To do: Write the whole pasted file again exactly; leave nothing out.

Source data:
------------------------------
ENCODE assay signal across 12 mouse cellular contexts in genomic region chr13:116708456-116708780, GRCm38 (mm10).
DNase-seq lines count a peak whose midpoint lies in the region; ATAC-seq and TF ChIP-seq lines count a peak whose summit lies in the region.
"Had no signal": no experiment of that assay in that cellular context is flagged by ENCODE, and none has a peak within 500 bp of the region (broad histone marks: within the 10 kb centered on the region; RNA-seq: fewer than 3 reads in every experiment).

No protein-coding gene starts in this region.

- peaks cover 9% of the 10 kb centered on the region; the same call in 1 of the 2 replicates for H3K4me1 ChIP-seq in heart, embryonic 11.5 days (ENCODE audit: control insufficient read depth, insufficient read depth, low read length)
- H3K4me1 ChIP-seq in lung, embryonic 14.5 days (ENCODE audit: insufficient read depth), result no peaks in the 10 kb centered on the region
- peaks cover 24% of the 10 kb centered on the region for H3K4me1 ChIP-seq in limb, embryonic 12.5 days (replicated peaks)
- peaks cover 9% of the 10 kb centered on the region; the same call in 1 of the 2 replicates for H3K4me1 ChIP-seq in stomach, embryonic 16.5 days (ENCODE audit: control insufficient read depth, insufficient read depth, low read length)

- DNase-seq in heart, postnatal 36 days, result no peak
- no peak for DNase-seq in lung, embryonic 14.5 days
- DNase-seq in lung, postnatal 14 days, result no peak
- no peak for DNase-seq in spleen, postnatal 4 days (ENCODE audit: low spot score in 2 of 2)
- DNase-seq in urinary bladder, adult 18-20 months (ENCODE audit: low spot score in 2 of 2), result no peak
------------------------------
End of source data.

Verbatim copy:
ENCODE assay signal across 12 mouse cellular contexts in genomic region chr13:116708456-116708780, GRCm38 (mm10).
DNase-seq lines count a peak whose midpoint lies in the region; ATAC-seq and TF ChIP-seq lines count a peak whose summit lies in the region.
"Had no signal": no experiment of that assay in that cellular context is flagged by ENCODE, and none has a peak within 500 bp of the region (broad histone marks: within the 10 kb centered on the region; RNA-seq: fewer than 3 reads in every experiment).

No protein-coding gene starts in this region.

- peaks cover 9% of the 10 kb centered on the region; the same call in 1 of the 2 replicates for H3K4me1 ChIP-seq in heart, embryonic 11.5 days (ENCODE audit: control insufficient read depth, insufficient read depth, low read length)
- H3K4me1 ChIP-seq in lung, embryonic 14.5 days (ENCODE audit: insufficient read depth), result no peaks in the 10 kb centered on the region
- peaks cover 24% of the 10 kb centered on the region for H3K4me1 ChIP-seq in limb, embryonic 12.5 days (replicated peaks)
- peaks cover 9% of the 10 kb centered on the region; the same call in 1 of the 2 replicates for H3K4me1 ChIP-seq in stomach, embryonic 16.5 days (ENCODE audit: control insufficient read depth, insufficient read depth, low read length)

- DNase-seq in heart, postnatal 36 days, result no peak
- no peak for DNase-seq in lung, embryonic 14.5 days
- DNase-seq in lung, postnatal 14 days, result no peak
- no peak for DNase-seq in spleen, postnatal 4 days (ENCODE audit: low spot score in 2 of 2)
- DNase-seq in urinary bladder, adult 18-20 months (ENCODE audit: low spot score in 2 of 2), result no peak